Moreover, the committee decided that the player will be banned from entering the confines of the stadiums with regard to the ten matches for which he is suspended.

Finally, the committee decided to impose a fine of CHF 30,000 on the player.

FIFA is committed to fighting all forms of discrimination in football and works closely with its member associations around the world to educate and inspire a message of equality and respect. The creation of the FIFA Task Force Against Racism and Discrimination by FIFA President Blatter in early March 2013 was a key step in the ongoing fight against discrimination.

The resolution on the fight against racism and discrimination, which was approved at the FIFA Congress in May 2013, advocates the need for strict punishments to send out a strong message that discrimination has no place in the game.

This report from FIFA

 

 

Comments

16 Responses to “Simunic to miss World Cup”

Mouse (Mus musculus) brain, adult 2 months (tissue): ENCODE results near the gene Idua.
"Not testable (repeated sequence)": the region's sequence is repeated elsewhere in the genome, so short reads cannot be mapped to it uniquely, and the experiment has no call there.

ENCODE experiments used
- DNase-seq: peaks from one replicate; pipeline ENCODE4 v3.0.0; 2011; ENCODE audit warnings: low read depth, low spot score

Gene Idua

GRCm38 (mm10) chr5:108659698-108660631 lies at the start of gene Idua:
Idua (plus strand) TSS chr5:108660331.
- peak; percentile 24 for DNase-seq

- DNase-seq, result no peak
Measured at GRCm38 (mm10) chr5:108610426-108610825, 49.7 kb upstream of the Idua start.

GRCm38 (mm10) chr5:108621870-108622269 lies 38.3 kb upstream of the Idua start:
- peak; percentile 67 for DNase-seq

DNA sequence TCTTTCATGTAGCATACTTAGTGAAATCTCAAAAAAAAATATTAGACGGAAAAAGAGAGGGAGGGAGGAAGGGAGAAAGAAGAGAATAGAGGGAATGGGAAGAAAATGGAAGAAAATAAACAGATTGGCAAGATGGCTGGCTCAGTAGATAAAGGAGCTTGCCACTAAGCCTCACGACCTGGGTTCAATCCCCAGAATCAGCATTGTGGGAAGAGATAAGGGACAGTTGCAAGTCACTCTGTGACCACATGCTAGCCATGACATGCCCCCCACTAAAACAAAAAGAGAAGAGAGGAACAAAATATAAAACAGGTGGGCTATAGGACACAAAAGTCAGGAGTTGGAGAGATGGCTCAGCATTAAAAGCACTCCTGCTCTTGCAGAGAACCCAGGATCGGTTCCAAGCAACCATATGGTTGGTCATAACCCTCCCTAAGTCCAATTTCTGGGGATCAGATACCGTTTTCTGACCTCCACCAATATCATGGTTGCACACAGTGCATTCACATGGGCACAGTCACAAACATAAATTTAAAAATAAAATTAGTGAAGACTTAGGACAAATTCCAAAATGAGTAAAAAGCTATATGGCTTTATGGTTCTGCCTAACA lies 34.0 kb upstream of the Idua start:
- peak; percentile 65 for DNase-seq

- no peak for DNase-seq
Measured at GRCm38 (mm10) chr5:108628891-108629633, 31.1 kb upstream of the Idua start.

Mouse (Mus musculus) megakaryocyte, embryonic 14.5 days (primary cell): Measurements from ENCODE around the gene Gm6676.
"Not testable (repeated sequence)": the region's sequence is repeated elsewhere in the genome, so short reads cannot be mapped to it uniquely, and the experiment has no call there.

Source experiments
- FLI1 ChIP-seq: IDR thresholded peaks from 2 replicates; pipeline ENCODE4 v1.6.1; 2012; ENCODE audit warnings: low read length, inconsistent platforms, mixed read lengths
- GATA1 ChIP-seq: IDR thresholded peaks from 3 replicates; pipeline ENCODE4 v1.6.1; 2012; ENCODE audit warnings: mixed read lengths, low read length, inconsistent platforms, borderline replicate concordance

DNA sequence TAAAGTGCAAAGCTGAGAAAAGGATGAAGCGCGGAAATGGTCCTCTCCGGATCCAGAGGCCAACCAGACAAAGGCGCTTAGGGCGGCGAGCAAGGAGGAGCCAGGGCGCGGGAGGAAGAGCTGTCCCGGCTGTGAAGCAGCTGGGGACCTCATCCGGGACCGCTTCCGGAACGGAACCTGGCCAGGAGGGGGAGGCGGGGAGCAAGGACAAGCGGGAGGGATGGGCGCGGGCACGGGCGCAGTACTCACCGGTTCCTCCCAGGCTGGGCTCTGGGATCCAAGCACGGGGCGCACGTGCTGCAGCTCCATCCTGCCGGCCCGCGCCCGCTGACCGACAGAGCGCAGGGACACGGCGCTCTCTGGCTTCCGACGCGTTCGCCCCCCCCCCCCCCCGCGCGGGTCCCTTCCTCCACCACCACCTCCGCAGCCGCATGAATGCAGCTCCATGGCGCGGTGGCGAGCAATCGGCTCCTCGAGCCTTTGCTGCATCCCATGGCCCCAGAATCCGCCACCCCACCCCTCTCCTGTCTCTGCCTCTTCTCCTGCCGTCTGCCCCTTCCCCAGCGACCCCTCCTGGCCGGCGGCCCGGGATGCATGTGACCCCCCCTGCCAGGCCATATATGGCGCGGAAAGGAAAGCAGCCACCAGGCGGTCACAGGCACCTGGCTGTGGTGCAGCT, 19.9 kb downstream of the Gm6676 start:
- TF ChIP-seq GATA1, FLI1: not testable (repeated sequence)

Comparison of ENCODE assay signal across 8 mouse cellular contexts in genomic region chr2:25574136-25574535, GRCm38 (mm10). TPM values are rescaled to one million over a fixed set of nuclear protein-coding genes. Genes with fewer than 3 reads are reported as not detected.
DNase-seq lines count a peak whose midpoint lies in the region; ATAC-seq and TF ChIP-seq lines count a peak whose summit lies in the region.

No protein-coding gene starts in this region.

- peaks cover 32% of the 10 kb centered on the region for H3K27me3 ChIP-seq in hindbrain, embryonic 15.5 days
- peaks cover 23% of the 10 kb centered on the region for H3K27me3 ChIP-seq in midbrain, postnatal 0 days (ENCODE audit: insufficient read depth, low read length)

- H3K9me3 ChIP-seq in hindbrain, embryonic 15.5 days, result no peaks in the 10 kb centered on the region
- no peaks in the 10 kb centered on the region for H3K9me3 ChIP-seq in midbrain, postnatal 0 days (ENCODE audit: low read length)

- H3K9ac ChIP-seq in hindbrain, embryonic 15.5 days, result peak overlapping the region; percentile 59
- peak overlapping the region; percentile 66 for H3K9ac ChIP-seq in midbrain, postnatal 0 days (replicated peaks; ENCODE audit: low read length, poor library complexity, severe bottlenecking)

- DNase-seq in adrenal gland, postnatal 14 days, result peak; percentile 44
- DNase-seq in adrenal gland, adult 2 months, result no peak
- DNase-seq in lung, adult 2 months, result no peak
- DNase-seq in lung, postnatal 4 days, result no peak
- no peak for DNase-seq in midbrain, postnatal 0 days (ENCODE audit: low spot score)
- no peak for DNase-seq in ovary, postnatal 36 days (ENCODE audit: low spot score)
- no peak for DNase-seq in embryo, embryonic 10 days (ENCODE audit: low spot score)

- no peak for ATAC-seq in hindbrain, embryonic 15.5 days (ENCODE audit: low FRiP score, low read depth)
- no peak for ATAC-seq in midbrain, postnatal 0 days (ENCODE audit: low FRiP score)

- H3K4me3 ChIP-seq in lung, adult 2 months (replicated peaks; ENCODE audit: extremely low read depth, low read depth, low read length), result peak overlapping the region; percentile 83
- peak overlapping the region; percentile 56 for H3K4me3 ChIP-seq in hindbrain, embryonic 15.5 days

1. Maemo says:

    Please answer adam’s questions

  2. Otto Waldmann says:

    “Steven” and “Adam”

    you are peddling here the most basic irrational attempt at detracting the core issues through the well known neo-ustasa propaganda rhetoric.
    For the final time:

    Not all Croats are of fascist inclination. Tito was a Croat and also Slovenian and we all know how he maneged to get the Poglavnik, not to mention the massive successes against the Croat fascists during the War.

    It is evident that, any public manifestation post the Ustasha era which retains ANY symbolic gestures and rhetoric associated with the Ustasa, is meant to promote the Ustasha spirit.
    A ZDS greeeting in 1915 would have had no fascist connotation. The same after at least 1940 is TOTALLY Ustasa. It is all based on the logical priciple of “post hoc, ergo propter hoc.” Ask your priest what it means.

    Therefore, I am sure that your Crusader mates are proud of your dedication and maybe you deserve a front page elogy in the next issues of the “Hrvatski Domobran” , but here you are just a bunch of very NON-convincing NDH redundant campaigners.